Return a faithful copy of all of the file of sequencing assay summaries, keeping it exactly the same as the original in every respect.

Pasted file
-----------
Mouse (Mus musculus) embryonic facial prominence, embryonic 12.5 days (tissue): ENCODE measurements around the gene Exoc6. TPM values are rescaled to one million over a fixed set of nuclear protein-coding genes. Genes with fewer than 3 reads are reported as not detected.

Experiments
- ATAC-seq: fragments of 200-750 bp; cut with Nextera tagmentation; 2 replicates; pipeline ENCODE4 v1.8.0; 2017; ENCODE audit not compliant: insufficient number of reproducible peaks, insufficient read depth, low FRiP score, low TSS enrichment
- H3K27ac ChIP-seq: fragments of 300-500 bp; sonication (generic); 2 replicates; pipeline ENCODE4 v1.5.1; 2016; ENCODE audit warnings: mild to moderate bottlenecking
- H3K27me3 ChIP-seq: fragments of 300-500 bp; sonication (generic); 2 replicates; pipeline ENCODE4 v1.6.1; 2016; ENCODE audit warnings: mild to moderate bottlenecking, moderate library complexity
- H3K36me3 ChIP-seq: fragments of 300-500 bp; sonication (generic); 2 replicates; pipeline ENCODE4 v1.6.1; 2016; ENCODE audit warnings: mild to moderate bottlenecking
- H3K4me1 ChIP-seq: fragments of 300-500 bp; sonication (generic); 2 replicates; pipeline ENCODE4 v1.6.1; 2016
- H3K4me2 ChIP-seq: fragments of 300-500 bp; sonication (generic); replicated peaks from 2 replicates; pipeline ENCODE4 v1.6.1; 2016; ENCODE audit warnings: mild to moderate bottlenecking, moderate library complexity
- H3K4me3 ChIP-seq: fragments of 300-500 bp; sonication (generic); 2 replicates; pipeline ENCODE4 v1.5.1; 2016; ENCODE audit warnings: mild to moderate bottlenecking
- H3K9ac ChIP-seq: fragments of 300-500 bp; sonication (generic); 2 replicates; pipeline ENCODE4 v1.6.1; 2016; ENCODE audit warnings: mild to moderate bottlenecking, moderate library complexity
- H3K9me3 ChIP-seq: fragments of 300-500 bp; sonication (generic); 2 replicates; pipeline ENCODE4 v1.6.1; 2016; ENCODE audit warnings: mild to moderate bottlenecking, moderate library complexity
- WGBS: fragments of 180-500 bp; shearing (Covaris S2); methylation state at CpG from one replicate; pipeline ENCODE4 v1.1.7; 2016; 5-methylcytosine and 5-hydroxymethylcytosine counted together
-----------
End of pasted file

Mouse (Mus musculus) embryonic facial prominence, embryonic 12.5 days (tissue): ENCODE measurements around the gene Exoc6. TPM values are rescaled to one million over a fixed set of nuclear protein-coding genes. Genes with fewer than 3 reads are reported as not detected.

Experiments
- ATAC-seq: fragments of 200-750 bp; cut with Nextera tagmentation; 2 replicates; pipeline ENCODE4 v1.8.0; 2017; ENCODE audit not compliant: insufficient number of reproducible peaks, insufficient read depth, low FRiP score, low TSS enrichment
- H3K27ac ChIP-seq: fragments of 300-500 bp; sonication (generic); 2 replicates; pipeline ENCODE4 v1.5.1; 2016; ENCODE audit warnings: mild to moderate bottlenecking
- H3K27me3 ChIP-seq: fragments of 300-500 bp; sonication (generic); 2 replicates; pipeline ENCODE4 v1.6.1; 2016; ENCODE audit warnings: mild to moderate bottlenecking, moderate library complexity
- H3K36me3 ChIP-seq: fragments of 300-500 bp; sonication (generic); 2 replicates; pipeline ENCODE4 v1.6.1; 2016; ENCODE audit warnings: mild to moderate bottlenecking
- H3K4me1 ChIP-seq: fragments of 300-500 bp; sonication (generic); 2 replicates; pipeline ENCODE4 v1.6.1; 2016
- H3K4me2 ChIP-seq: fragments of 300-500 bp; sonication (generic); replicated peaks from 2 replicates; pipeline ENCODE4 v1.6.1; 2016; ENCODE audit warnings: mild to moderate bottlenecking, moderate library complexity
- H3K4me3 ChIP-seq: fragments of 300-500 bp; sonication (generic); 2 replicates; pipeline ENCODE4 v1.5.1; 2016; ENCODE audit warnings: mild to moderate bottlenecking
- H3K9ac ChIP-seq: fragments of 300-500 bp; sonication (generic); 2 replicates; pipeline ENCODE4 v1.6.1; 2016; ENCODE audit warnings: mild to moderate bottlenecking, moderate library complexity
- H3K9me3 ChIP-seq: fragments of 300-500 bp; sonication (generic); 2 replicates; pipeline ENCODE4 v1.6.1; 2016; ENCODE audit warnings: mild to moderate bottlenecking, moderate library complexity
- WGBS: fragments of 180-500 bp; shearing (Covaris S2); methylation state at CpG from one replicate; pipeline ENCODE4 v1.1.7; 2016; 5-methylcytosine and 5-hydroxymethylcytosine counted together